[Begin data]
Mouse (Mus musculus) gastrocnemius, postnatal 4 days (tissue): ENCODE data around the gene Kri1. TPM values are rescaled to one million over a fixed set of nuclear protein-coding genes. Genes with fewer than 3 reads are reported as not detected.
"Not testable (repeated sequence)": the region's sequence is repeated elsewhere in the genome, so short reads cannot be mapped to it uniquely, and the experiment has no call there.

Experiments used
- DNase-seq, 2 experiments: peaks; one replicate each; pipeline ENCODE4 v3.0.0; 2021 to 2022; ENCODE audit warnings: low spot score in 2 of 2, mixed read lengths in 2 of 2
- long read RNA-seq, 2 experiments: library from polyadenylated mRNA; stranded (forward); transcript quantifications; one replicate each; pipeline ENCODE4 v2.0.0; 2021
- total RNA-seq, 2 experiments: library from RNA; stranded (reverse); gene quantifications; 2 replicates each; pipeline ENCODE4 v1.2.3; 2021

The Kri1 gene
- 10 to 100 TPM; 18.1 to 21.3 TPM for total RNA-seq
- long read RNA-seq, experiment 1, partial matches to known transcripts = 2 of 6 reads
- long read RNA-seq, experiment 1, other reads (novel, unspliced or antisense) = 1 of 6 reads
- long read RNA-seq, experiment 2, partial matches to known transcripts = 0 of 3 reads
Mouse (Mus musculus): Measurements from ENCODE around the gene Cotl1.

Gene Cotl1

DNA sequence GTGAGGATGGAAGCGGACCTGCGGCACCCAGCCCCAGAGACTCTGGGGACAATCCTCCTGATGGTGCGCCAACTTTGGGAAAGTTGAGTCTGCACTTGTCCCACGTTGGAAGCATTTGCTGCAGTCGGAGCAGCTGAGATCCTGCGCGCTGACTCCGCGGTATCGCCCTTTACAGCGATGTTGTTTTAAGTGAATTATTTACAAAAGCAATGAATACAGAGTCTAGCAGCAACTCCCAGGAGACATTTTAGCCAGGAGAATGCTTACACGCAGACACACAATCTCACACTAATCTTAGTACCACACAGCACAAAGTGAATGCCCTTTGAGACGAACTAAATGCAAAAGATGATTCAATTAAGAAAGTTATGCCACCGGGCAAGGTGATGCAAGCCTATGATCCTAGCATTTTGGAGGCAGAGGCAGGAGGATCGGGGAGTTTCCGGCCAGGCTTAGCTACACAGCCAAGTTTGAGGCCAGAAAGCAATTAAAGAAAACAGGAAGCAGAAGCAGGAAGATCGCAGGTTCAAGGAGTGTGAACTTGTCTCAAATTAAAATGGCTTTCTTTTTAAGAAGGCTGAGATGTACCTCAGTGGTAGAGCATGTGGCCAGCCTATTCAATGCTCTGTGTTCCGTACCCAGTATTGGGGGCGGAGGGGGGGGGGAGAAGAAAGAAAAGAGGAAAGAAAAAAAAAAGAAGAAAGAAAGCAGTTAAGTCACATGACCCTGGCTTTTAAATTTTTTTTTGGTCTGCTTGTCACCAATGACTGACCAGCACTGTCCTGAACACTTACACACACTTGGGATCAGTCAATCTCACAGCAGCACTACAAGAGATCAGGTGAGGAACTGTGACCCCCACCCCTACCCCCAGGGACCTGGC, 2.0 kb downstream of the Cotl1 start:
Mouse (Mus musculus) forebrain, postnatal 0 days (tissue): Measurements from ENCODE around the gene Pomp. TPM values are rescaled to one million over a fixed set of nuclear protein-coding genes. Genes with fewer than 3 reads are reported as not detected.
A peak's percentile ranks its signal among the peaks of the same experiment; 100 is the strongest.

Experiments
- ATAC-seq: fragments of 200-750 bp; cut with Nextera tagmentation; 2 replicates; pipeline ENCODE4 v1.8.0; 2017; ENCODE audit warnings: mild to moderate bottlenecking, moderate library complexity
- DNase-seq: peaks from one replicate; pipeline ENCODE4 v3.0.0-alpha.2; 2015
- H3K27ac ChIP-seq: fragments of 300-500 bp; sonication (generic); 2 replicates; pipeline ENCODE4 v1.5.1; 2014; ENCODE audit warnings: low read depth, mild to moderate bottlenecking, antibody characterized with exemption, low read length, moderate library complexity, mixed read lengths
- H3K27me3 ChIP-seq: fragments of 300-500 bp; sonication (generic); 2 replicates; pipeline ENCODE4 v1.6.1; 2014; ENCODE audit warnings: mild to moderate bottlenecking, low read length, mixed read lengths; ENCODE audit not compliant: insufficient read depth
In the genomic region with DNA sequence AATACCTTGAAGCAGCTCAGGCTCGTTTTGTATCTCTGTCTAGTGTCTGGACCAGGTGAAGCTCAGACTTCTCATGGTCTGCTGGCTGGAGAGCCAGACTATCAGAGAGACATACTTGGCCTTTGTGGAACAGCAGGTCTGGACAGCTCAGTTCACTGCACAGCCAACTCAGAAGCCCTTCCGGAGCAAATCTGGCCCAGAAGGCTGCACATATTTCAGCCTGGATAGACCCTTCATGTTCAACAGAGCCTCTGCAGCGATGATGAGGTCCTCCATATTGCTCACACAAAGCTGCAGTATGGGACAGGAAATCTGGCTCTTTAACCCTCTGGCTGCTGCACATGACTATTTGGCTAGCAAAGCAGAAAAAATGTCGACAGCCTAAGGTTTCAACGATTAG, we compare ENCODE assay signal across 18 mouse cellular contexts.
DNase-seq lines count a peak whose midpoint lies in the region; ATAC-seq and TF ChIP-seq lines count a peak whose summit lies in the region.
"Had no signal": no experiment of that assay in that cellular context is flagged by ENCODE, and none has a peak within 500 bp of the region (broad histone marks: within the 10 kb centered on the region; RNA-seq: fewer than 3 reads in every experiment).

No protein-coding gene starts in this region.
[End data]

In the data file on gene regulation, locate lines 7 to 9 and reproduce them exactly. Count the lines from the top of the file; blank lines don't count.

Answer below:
The Kri1 gene
- 10 to 100 TPM; 18.1 to 21.3 TPM for total RNA-seq
- long read RNA-seq, experiment 1, partial matches to known transcripts = 2 of 6 reads